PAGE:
This is a family of small (generally 4-8 inches long and less than one pound in weight), round-shaped fish in shades of yellow and dark blues. Sometimes called sunnies they are easy to catch using worms for other small live baits, flies, spinners, or poppers. This is a panfish with white, flaky flesh.
The official state fish of Minnesota is medium-sized (average length is 15 inches and weighs it at more than a pound), is olive to dark gray in color with gold-flecked sides, and named after its perlescent eye, which helps it see and feed at night or in murky water. Long-lived (29 years in some waters) it is prized for its thick, white fillets.
With a mouth like a duck's bill, the muskie is a member of the pike family, its name coming from the Ojibwe maashkinoozhe or "ugly pike." At 2-4 feet in length, and weights of up to 66 lbs., it is an aggressive hunter known to hide in weed beds and lunge at its prey (fish, ducklings, frogs, muskrats, snakes, small mammals), stunning or killing its victim before gulping down its meal head first. It is challenging to catch and more so to land, as it will fight the hook by headshaking during impressive acrobatic displays. With its white and flaky flesh it makes excellent eating, but most muskies are released by anglers.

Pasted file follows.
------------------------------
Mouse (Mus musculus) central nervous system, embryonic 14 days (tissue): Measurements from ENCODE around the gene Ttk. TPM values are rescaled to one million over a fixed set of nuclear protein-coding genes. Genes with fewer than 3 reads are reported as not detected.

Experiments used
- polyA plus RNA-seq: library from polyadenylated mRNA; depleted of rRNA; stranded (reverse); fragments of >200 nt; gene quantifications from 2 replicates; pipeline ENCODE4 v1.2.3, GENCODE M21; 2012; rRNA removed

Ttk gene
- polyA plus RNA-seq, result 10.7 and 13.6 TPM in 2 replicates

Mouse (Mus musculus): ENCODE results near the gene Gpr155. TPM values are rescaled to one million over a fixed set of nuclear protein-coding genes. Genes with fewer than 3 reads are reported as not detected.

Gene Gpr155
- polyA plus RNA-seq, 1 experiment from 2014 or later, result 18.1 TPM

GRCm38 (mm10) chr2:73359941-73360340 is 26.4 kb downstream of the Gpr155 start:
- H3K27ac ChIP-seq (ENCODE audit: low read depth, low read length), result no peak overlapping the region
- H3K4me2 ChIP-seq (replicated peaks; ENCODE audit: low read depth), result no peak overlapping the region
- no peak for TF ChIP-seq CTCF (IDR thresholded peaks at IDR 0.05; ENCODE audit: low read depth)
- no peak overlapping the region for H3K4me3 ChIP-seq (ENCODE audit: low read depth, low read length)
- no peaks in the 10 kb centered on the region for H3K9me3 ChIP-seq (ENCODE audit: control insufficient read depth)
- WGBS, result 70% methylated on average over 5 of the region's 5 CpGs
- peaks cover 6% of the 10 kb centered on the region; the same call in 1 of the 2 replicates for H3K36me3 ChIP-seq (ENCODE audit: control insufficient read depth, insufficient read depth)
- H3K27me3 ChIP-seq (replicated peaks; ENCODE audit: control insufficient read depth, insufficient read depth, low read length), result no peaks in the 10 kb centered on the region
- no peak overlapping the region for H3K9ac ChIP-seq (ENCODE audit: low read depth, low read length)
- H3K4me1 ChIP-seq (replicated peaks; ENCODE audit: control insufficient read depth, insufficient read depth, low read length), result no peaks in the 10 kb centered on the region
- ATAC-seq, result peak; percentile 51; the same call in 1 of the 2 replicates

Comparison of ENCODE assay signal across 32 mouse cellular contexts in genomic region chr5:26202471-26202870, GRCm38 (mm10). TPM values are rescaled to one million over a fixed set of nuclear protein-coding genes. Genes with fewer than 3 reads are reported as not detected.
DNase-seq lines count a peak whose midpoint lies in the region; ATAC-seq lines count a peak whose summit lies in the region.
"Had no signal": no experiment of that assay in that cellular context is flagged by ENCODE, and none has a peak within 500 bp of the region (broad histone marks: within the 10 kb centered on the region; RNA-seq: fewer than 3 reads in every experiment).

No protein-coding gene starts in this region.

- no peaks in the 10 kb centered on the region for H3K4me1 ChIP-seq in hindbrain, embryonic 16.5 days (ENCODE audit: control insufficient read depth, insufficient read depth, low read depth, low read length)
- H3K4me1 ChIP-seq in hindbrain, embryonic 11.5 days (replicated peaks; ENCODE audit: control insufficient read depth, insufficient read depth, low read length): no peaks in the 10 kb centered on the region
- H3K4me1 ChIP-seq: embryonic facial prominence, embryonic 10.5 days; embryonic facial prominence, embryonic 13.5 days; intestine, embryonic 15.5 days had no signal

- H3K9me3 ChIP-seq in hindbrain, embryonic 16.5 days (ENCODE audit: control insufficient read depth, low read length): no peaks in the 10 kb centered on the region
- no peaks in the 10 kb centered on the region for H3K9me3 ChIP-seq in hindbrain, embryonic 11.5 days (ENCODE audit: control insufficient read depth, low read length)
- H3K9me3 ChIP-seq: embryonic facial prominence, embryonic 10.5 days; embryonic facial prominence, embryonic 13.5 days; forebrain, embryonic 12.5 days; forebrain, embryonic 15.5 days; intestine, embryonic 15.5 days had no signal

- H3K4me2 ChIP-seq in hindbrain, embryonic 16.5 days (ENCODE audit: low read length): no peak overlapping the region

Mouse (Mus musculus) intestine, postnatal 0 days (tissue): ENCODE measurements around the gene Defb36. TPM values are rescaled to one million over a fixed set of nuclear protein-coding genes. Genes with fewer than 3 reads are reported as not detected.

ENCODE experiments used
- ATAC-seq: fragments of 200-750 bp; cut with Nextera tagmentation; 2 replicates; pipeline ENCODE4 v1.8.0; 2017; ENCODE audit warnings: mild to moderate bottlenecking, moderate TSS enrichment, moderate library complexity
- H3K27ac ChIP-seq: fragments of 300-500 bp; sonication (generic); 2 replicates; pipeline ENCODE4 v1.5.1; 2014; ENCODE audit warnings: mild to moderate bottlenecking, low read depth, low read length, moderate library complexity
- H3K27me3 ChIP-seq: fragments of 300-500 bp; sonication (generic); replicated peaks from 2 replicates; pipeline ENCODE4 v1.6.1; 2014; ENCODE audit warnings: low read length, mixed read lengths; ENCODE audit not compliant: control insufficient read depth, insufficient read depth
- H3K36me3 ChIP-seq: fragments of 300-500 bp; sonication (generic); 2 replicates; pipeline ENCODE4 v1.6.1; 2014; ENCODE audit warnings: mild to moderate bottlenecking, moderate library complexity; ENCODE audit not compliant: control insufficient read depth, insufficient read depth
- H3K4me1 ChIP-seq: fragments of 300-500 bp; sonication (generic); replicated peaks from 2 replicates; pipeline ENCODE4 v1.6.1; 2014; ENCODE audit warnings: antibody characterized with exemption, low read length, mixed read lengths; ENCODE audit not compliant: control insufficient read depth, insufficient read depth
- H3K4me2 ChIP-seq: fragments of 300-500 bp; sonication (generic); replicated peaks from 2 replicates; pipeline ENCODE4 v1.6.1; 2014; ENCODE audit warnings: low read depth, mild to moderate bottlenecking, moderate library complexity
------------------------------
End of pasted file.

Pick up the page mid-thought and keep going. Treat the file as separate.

A (true) Fishy Tale
A Minnesota indexer tells the story of an angler who took up the sport of muskie fishing. Old hands at the sport estimate that an average of 10,000 casts are needed to catch a single muskie. Upon catching his first muskie after only a few casts, the angler quit and gave up the sport, figuring it would be years before he'd catch a second one!